Sibirsky Extreme 2012 - The Toughest Ride of Them All

Discussion in 'Ride Reports - Epic Rides' started by Colebatch, Oct 18, 2012.

  1. Aarrff

    Aarrff Gravel Grinder

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    Ol' Smokie
    I am checking in several times a day if I can!!! There seems to be a lot of spikes in those rotted bridges that could snag a tire. Was that a problem or did that happen at all?
  2. O'B

    O'B Long timer

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    A big plus one!:1drink
  3. agentsteel53

    agentsteel53 some guy

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    I can't really tell how long that gap is where the cylindrical transverse posts are missing. does a truck (6wd or the like) need to very carefully tread on the longitudinal planks, or can it just power through without getting a wheel stuck?
  4. wanneroo

    wanneroo Adventurer

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    I do wonder how long the BAM is going to be ride-able for with so many of those road bridges continuing to deteriorate, especially over the next 5, 10, 15 years. Theoretically if you have to end up fording in so many places it will chew up fuel, food and time one might not have.

    Great trip and pictures. I've followed from the beginning and it's been one of the most interesting trips I have read for a while.
  5. Pamirski

    Pamirski Adventurer

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    The BAM will be as long ride-able as the railway continues to be serviced. There are usually two tracks, the old construction road and a track that leads directly along the rails. The latter is used by the railway workers, that circulate with their trucks. Those trucks often have to leave the dam when it goes over a bridge, then they have to ford as they seem not to be allowed to go over the rails at the bridge, but usually on a motorcycle you can stay on the dam. This dam track is still maintained and on some stretches also the old construction track (for provision of mines).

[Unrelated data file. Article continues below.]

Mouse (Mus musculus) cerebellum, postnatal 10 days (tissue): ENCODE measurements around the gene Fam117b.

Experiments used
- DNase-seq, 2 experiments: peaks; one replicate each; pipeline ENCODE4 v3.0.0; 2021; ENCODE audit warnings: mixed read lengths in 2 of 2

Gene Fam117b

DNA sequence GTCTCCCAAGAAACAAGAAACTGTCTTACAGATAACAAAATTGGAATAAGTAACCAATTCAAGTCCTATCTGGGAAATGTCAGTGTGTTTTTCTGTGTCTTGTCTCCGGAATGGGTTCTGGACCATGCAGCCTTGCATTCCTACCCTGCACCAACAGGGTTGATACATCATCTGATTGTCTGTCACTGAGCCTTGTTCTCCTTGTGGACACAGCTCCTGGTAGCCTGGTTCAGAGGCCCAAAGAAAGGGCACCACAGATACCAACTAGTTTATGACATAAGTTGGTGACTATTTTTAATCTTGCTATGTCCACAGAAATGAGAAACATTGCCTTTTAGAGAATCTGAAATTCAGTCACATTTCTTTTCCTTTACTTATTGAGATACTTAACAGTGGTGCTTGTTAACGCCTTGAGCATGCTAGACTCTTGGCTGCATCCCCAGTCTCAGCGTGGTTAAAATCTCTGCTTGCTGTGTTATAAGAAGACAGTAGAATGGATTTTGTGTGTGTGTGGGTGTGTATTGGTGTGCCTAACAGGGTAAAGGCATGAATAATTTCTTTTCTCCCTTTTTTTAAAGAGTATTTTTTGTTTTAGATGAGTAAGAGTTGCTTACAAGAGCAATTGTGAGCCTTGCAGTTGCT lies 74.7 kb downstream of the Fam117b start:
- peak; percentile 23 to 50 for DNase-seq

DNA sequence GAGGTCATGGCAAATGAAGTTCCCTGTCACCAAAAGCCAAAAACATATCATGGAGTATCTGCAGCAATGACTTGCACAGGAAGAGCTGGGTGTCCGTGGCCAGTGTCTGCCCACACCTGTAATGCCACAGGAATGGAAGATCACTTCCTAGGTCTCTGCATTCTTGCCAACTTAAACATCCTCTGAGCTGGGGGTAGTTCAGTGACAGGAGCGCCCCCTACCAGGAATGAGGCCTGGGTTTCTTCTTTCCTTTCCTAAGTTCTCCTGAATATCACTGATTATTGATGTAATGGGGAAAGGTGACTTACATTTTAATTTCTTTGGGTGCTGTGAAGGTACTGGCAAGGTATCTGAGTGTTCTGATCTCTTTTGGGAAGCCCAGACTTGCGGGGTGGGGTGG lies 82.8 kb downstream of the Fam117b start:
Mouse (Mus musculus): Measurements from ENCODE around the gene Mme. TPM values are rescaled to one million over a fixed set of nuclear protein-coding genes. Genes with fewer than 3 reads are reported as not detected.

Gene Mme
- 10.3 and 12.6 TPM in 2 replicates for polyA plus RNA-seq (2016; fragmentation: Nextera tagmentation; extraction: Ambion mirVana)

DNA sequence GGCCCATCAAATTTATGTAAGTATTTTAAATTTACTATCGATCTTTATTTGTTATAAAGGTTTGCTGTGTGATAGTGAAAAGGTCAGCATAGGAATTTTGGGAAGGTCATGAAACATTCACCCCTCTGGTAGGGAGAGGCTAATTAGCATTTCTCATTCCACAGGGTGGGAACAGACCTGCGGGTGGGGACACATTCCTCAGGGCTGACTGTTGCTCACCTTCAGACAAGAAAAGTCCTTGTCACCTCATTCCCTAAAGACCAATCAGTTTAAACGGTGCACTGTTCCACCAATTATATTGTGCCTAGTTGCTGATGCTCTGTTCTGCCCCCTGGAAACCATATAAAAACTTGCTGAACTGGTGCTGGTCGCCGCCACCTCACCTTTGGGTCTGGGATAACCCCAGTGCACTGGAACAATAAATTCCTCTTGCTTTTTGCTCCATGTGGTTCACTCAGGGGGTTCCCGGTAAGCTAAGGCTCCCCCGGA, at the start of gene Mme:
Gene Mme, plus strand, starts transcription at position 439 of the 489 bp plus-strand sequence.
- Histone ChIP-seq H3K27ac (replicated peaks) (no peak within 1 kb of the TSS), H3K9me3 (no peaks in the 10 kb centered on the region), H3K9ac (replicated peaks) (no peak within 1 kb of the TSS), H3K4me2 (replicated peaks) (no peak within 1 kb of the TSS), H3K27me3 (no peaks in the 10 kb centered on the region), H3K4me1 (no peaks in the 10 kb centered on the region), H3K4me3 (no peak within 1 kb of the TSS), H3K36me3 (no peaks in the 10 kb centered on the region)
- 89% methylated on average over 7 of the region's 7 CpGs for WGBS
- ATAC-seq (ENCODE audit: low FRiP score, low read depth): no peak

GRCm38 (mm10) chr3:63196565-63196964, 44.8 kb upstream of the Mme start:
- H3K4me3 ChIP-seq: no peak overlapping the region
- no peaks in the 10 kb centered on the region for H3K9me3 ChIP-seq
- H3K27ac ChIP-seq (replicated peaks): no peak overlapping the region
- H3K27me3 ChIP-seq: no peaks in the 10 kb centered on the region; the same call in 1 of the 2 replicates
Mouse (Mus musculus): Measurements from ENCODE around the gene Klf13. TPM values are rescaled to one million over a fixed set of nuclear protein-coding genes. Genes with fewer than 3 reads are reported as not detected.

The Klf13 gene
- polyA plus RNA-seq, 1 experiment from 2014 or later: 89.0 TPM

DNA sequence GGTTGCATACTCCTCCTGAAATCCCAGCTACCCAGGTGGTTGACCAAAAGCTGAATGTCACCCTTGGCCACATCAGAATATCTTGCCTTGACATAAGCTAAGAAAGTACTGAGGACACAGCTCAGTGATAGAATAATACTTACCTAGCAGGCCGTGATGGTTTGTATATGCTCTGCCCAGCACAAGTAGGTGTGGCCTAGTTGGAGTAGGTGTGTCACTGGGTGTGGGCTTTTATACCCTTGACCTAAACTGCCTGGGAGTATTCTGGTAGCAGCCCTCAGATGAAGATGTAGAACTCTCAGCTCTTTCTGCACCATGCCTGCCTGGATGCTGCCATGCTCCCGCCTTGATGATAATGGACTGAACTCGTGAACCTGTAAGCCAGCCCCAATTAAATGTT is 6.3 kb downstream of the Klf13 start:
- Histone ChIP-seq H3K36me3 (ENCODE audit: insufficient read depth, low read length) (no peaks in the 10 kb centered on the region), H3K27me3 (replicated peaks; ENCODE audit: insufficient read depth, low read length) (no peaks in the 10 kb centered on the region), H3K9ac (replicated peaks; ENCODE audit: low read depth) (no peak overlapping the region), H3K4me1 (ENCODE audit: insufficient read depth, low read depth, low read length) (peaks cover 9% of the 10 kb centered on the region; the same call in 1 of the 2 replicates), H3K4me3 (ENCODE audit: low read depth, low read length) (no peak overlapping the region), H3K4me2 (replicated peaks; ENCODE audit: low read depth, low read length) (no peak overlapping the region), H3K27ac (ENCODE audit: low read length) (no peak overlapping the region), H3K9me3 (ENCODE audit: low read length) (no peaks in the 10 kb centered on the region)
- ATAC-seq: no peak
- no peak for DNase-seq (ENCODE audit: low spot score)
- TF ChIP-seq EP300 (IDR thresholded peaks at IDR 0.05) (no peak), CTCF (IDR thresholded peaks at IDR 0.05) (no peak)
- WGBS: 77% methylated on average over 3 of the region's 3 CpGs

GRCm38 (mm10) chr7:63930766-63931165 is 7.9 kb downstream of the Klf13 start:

btw riding on the dam is more enjoyable, but for the ballast, you have greater views (tries are cut and you are higher).

    The major obstacle on the western BAM seems to me not the Kuanda bridge, as this one has alternatives, but the Oljokma bridge. The river is bigger than Kuanda and I think even than Witim. Therefore you have no alternative by truck (only in winter). We'll see how they get over it this year
  6. rick3foxes

    rick3foxes Been here awhile

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    Walter, my curoisity is killing me...

    When you come up on these "rustic" bridges, do you stop and cross by foot to plan a route between the cracks/joints/gaps, or do you just tell one of your companions to "GO FOR IT, YOU BIG SISSY!" and then follow if he survives?
  7. Pongo

    Pongo Been here awhile

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    Victoria, BC Canada
    Looks so much like British Columbia that it is scary.
    Almost anyone from central BC would say thats where you are.
  8. Erik RS

    Erik RS Three Wheel Maniac

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    Cloggyland
    Maybe like:

    Nature has it's frontiers, but no borders? :wink:
  9. Ryan Hobbs

    Ryan Hobbs Riding in the trees

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    Totally agree :D
  10. stemic01

    stemic01 Steve Royset

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    Location:
    Aaleund Norway
    Thanks Walter... Nice sharing with you guys. Here are some more from my archives :)

    [​IMG]
    The captain

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    Unloading the bikes

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    The team posing

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    Russian truck drivers